After exiting Trump election interference case, Nathan Wade has a lot to say

Ex-special prosecutor quizzed about sex life with DA in comedy sketch
Former special prosecutor Nathan Wade attends the primary victory party for Fulton County District Attorney Fani Willis in Buckhead on Tuesday, May 21, 2024 (Ben Hendren for the Atlanta Journal-Constitution)

Credit: Ben Hendren

Credit: Ben Hendren

Former special prosecutor Nathan Wade attends the primary victory party for Fulton County District Attorney Fani Willis in Buckhead on Tuesday, May 21, 2024 (Ben Hendren for the Atlanta Journal-Constitution)

He has popped up on three national news outlets and in a crude comedic interview on “The Daily Show.” He celebrated publicly at Fani Willis’ primary night victory party and watched from a pew as the district attorney delivered a speech to Black church leaders.

Lately, Nathan Wade has been hard to miss.

Wade’s romance with Willis nearly upended Fulton County’s election interference case against former President Donald Trump — and still could, if an appeals court sides with the defense. After he resigned, some thought the former special prosecutor would keep a low profile. Instead, Wade has grabbed the spotlight with a blitz of national interviews even as the Georgia Court of Appeals is scrutinizing whether his relationship with the DA should disqualify her from the case.

It isn’t sitting well with some Willis allies.

“I think it is an unnecessary distraction and disrespectful to both the process and the DA for Mr. Wade to be giving interviews at this time,” former Atlanta Mayor Shirley Franklin said.

Georgia State University Law School Professor Anthony Michael Kreis speculated that Wade might be seeking a TV contract. “And how can that be a positive thing for the Fulton DA’s office — I think it would be a constant worry that some internal deliberations might get slipped on national television,” he said in a post on X.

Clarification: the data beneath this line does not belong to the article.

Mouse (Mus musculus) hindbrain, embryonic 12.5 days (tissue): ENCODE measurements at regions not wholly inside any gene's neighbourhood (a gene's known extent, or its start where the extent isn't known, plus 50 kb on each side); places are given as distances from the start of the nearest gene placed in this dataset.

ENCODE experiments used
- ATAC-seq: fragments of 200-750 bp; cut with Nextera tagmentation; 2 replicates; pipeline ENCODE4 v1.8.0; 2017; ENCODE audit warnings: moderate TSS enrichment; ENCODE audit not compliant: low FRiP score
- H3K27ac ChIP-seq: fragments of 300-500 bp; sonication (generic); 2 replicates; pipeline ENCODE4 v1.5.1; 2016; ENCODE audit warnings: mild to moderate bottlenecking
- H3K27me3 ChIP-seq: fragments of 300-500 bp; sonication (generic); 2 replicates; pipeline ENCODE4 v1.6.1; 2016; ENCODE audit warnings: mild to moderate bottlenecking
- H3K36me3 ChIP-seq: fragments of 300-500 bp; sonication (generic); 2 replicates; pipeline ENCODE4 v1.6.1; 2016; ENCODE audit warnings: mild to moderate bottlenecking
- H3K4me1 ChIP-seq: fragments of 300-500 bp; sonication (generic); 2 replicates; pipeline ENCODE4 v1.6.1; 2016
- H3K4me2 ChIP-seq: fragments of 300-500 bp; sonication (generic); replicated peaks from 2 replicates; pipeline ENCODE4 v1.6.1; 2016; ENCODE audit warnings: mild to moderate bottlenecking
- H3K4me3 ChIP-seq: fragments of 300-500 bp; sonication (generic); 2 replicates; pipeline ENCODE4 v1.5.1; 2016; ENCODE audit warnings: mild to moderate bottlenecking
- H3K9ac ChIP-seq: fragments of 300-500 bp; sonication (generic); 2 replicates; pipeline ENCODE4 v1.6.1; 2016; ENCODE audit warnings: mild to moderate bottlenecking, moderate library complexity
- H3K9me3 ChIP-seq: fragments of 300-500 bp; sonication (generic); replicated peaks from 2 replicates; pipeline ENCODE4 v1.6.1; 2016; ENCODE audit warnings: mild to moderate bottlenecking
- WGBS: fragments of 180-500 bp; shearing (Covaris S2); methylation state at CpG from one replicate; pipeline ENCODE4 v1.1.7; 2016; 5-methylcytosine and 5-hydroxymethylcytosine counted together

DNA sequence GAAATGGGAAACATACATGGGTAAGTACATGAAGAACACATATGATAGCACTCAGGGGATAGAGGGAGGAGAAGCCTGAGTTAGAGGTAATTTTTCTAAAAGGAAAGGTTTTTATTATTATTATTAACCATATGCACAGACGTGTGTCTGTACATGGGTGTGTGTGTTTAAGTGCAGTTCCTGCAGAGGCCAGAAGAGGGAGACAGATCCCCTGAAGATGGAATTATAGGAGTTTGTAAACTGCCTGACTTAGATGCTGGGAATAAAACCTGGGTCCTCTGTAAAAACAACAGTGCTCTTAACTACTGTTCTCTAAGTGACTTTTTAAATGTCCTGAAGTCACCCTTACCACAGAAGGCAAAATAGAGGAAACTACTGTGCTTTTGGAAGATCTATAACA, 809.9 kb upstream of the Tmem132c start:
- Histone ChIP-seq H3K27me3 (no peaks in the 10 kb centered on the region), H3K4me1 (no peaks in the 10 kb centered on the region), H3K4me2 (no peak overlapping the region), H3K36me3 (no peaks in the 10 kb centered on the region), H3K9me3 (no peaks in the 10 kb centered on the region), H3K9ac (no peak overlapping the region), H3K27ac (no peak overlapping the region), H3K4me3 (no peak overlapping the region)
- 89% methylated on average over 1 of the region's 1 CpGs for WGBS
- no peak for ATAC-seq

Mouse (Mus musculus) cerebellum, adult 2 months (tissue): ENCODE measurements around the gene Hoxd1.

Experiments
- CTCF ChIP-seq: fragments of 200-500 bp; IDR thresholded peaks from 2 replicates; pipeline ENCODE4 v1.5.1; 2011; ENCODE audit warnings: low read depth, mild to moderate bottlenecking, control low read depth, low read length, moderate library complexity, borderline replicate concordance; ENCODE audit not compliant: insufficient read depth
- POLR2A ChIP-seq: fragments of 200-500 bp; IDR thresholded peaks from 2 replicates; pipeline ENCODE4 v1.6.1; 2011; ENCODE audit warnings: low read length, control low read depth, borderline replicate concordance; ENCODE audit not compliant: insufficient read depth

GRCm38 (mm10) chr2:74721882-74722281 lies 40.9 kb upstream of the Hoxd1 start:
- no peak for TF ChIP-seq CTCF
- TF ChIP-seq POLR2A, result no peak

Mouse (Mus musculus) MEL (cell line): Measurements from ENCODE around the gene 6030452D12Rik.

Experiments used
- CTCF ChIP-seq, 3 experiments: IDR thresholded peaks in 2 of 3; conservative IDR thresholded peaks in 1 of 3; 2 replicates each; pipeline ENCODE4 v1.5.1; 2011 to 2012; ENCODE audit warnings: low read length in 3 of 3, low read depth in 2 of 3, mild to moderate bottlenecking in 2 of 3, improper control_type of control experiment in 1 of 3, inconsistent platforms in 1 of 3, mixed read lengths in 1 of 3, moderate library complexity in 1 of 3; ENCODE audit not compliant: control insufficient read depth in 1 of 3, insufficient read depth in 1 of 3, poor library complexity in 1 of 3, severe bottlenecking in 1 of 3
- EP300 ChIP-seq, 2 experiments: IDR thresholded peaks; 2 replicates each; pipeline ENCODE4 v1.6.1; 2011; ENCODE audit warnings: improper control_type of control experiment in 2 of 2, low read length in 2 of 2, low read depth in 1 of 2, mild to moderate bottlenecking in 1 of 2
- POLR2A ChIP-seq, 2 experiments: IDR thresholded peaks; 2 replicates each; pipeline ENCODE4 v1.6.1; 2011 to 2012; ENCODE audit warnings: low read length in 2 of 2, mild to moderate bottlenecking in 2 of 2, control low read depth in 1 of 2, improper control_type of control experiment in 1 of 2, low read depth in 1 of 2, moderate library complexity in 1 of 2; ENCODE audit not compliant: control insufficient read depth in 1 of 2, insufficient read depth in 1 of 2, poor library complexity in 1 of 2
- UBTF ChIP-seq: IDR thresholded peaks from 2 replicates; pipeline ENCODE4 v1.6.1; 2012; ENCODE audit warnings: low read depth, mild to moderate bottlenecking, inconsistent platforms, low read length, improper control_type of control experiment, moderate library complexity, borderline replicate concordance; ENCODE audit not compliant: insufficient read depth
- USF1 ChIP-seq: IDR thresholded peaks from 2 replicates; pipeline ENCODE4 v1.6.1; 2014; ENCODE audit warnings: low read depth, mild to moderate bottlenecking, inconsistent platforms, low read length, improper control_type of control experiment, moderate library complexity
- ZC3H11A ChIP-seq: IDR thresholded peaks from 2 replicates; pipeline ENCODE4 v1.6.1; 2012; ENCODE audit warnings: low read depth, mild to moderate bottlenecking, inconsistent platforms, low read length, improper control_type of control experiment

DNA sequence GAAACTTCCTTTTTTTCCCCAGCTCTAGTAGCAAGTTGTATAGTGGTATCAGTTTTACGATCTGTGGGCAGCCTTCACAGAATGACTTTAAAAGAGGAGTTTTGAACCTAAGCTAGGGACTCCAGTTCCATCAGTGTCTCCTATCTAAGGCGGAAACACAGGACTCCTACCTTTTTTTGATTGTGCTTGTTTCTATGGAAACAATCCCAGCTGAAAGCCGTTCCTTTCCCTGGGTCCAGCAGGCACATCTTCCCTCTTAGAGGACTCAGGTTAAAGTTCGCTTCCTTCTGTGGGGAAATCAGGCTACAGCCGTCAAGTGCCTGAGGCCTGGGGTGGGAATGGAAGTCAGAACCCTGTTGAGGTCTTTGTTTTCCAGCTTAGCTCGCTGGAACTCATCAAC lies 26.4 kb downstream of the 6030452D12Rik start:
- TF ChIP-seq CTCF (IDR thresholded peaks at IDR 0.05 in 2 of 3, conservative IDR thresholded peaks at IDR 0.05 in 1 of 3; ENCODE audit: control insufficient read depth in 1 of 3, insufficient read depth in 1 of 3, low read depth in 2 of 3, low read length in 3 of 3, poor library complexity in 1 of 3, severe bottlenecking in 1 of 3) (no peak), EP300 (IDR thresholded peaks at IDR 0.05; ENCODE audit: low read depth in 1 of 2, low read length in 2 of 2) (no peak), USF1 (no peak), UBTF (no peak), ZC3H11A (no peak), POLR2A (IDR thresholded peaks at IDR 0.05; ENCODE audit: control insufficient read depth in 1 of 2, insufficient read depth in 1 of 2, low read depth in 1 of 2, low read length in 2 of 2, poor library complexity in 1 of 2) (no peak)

Contacted by The Atlanta Journal-Constitution, Andrew Evans, a lawyer for Wade, said he had no comment.

‘Everything OK?’

When news of the Wade-Willis relationship broke early this year, it sidelined Fulton County’s election interference case against Trump and his 14 remaining co-defendants for two months. Willis had paid Wade more than $700,000 for his work and defense attorneys argued that created a conflict of interest that should disqualify the DA and her entire office. Superior Court Judge Scott McAfee ruled in March that Willis could stay but only if Wade stepped aside. He resigned hours later.

Just days after that, Wade was set to break his silence with an interview on NBC’s “Meet the Press.” NBC was already promoting the exclusive interview when Wade abruptly canceled, citing a family emergency.

But in early May he sat down for an interview with ABC News where he said workplace romances are “as American as apple pie.”

He was soon on MSNBC, discussing, among other things, the threats he’s received while working on the Trump case.

His appearance last week on CNN went viral after a bizarre moment where his media consultant halted the interview and pulled Wade aside, presumably to discuss his answers to questions about a timeline of his relationship with Willis. The pause lasted less than one minute but was broadcast by the network.

“Everything OK?” CNN’s Kaitlin Collins asked when he sat back down. “Yeah,” Wade replied with a smile.

During the interview, Wade accepted no responsibility for the case being turned upside down. “I don’t believe my actions played a role in it at all,” he told Collins.

And in an interview on “The Daily Show,” the comedian Marlon Wayans, playing the character ‘Quon, grills Wade on his sex life with Willis. At one point, Wayans made sexually risque’ poses when Wade recalled interviews for the job of special prosecutor.

(The Atlanta Journal-Constitution’s requests for an interview with Wade have not been answered).